Months into work on 90215, “Owner of a Lonely Heart” was the only song that hadn’t been tracked. By that time, Anderson had re-established himself in the band. He said he’d been immediately intrigued when Squire approached him about joining the project.

“He played me the whole album,” Anderson told UCR in 2012. “I just said, ‘Hey, this is really good music. The production is pretty wild, and I’ve been listening a lot to Art of Noise and work that Trevor Horn had been doing. And this sampling thing, it’s really taking off in these days.’”

The only issue Anderson seemed to have, actually, was with “Owner of a Lonely Heart” – but Horn thought it could work with tweaks to the lyrics and parts of the vocal melody. “It took me until January of 1983 until like July to persuade Trevor rewrite the song,” Horn recalled. There were still issues, however, even after at least four revisions. Then Horn had a breakthrough: “About three o’clock [one] morning … I started to sing ‘Move yourself,’ for which I got 15 percent of the song.”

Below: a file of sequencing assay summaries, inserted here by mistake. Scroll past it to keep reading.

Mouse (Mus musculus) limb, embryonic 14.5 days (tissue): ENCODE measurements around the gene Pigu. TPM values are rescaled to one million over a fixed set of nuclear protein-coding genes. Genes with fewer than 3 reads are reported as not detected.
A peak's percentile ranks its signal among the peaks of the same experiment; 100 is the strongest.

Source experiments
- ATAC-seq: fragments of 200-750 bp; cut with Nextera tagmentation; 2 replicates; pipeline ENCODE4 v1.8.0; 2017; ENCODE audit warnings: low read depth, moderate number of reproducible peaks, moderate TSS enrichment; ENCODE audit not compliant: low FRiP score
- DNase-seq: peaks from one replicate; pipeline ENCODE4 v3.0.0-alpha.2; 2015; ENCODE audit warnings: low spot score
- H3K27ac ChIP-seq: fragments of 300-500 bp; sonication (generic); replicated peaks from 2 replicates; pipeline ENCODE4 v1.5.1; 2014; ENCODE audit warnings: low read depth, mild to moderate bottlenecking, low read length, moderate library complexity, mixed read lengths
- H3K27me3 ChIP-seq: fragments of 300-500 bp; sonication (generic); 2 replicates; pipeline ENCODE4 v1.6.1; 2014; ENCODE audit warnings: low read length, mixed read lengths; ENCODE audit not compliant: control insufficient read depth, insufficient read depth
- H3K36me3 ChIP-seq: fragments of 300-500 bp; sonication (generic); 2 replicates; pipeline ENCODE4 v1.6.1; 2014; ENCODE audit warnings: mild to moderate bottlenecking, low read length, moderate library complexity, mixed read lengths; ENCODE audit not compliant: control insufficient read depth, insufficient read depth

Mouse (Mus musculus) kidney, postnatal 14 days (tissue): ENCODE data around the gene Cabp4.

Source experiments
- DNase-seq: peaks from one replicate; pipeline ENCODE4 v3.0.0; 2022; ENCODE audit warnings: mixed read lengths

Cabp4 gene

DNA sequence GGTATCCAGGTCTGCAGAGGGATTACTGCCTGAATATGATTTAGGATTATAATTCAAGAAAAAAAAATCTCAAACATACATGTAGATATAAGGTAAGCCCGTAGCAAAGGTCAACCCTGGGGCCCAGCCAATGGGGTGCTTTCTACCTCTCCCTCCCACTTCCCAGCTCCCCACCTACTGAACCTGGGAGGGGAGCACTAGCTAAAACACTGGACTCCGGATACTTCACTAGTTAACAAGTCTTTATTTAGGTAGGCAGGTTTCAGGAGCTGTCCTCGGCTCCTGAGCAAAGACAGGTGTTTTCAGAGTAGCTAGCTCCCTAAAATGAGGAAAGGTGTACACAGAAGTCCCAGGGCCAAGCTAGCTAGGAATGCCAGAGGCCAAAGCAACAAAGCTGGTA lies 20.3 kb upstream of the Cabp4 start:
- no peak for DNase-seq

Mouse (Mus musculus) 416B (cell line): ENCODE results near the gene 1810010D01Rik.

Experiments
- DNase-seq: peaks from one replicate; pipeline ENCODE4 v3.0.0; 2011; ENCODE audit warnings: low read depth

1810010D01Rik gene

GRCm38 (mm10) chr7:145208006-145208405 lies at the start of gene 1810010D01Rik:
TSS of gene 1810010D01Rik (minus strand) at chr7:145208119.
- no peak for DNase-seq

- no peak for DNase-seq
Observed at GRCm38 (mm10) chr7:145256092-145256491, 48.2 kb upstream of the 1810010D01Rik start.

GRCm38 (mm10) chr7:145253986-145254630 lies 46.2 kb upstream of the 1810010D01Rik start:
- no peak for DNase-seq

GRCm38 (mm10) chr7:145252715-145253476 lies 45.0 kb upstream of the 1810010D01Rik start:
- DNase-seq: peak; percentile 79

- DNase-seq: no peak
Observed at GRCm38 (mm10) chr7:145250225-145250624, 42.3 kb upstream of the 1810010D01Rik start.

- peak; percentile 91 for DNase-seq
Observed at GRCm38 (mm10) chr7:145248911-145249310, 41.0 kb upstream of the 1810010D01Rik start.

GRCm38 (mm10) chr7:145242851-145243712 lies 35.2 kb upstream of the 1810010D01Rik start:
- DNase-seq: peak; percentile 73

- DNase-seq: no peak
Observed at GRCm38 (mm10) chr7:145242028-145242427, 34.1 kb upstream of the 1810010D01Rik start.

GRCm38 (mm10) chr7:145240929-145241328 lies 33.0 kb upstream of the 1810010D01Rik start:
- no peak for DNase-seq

He argued that it was “an improvement on the other tune,” but a still-skeptical Anderson remained unmoved. In fact, Horn said he “was a bit rude about it, and he said he wouldn’t sing my lyrics on the second verse because he didn’t like them. So he rewrote it and did the ‘white eagle in the sky.’ Me and [engineer] Gary [Langan] decided that we’d shoot the eagle, so if you listen, there’s a gun blast on the record – us shooting the white eagle in the sky!”

Listen to Trevor Rabin’s Live Version of ‘Owner of a Lonely Heart’

Horn ultimately had to go completely overboard to persuade Yes to even try recording the song. “When you’ve been a singer in a band you can be kinda funny with them,” he explained. “I was literally crawling around on the ground, pulling at peoples’ trousers saying, ‘Puleezze, puleeeze, have a go at this song! We need a single! I’m a hot producer at the moment – if I don’t get a single I’ll be fucked!’ And Chris was like, ‘Mmmm, alright, we’ll give it a go.’ And we spent days with them trying to play it. The intro was fine, but once the thing started, they kept wanting to change the riff. ‘Can’t you just play it straight and simple?’”

The insistence on electronic drums also became an issue for Yes. “They were very against it because they’d never programmed anything in their whole careers … but I prevailed,” Horn said. “Myself and Chris programmed the drum machine.” He remembered Rabin’s multiple attempts to intervene by adding a much heavier snare sound, but Horn was convinced the drums needed to sound like Police co-founder Stewart Copeland’s work. Multiple mixes were ultimately created, until “Ahmet Ertegun stopped them and made them put out our mix of it,” Horn added.